FAIRFAX COUNTY, Va. (FOX 5 DC) - Tonight, we’re following up on Fairfax County’s plan to bring small groups of students back into classrooms next month.
A few school board members say the plan doesn’t go far enough and they’re pressing to find out what metrics school leaders are using to determine how many kids can come back –– but those numbers are hard to come by.
FOX 5’s Tisha Lewis asked Fairfax County Public Schools exactly what data is the determining factor to bring more students back into school buildings on Wednesday.
FCPS shared which set of metrics they look at but would not say the actual numerical threshold they want to hit.
For example, school leaders consider the following:
● case incident rate (per 100,000)
● percent positivity
● rate of COVID outbreak (per 100,000)
They would not say the target numbers for any of those metrics.
The Virginia Department of Education says the decisions are being made at the local level by local school boards informed by guidance from the CDC, VDH, and VDOE.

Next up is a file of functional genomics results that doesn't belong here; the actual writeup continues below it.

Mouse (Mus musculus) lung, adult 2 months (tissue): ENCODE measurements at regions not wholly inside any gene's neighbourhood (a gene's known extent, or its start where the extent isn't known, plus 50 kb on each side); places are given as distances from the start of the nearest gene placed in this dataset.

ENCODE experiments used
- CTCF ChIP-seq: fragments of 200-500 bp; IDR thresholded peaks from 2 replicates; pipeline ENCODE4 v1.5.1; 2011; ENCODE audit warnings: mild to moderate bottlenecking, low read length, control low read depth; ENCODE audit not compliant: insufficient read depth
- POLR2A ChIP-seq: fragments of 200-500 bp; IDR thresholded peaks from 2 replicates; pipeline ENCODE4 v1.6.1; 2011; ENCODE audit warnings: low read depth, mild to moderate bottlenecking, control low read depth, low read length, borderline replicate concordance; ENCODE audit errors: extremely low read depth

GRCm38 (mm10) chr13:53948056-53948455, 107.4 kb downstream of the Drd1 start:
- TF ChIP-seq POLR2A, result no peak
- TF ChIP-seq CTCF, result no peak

The current proposal that passed includes bringing back more than 6,700 students and 600-plus teachers.
The first students with the option to return to the classroom would include younger students with autism, other special needs students, those learning English, and high schoolers taking career and technical classes.
FCPS board member Megan McLaughlin was one of three board members who voted against that plan. She says it doesn’t go far enough, while community reaction is mixed.
One piece of concrete information FCPS would give is this: if one student tests positive, that class would return to 100 percent virtual learning for at least 14 days.
The isolation period could be expanded to other students and staff based on contact-tracing.
Arlington County Schools says it will announce its initial in-person plan on Thursday.
Alexandria City Schools say they will make a decision on October 15 regarding any changes to their current virtual model,.